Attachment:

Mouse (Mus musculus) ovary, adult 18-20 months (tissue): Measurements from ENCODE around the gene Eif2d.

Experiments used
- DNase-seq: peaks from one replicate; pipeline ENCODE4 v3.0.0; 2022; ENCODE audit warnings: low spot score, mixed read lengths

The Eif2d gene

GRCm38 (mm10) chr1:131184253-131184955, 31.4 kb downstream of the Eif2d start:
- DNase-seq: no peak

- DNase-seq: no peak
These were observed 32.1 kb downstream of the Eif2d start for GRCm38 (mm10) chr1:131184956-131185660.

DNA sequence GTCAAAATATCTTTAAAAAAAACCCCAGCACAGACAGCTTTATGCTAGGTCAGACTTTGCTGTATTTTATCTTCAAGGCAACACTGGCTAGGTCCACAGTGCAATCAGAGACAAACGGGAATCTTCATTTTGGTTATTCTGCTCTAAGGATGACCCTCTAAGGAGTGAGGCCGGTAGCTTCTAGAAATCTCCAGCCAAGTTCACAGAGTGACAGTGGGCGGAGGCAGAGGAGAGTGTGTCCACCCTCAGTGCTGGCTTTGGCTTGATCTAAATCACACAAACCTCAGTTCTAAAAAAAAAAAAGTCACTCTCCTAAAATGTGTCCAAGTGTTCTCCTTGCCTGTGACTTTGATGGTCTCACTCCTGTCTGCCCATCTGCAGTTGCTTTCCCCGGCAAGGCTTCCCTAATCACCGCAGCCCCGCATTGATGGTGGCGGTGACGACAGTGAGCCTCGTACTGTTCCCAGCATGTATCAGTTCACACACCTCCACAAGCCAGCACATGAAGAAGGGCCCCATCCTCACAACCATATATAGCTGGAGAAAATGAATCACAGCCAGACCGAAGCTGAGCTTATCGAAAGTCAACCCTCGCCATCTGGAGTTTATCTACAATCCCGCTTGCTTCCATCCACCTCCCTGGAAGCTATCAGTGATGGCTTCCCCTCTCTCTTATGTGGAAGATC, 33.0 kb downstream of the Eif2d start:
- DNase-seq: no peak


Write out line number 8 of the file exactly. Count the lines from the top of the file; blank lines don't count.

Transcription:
These were observed 32.1 kb downstream of the Eif2d start for GRCm38 (mm10) chr1:131184956-131185660.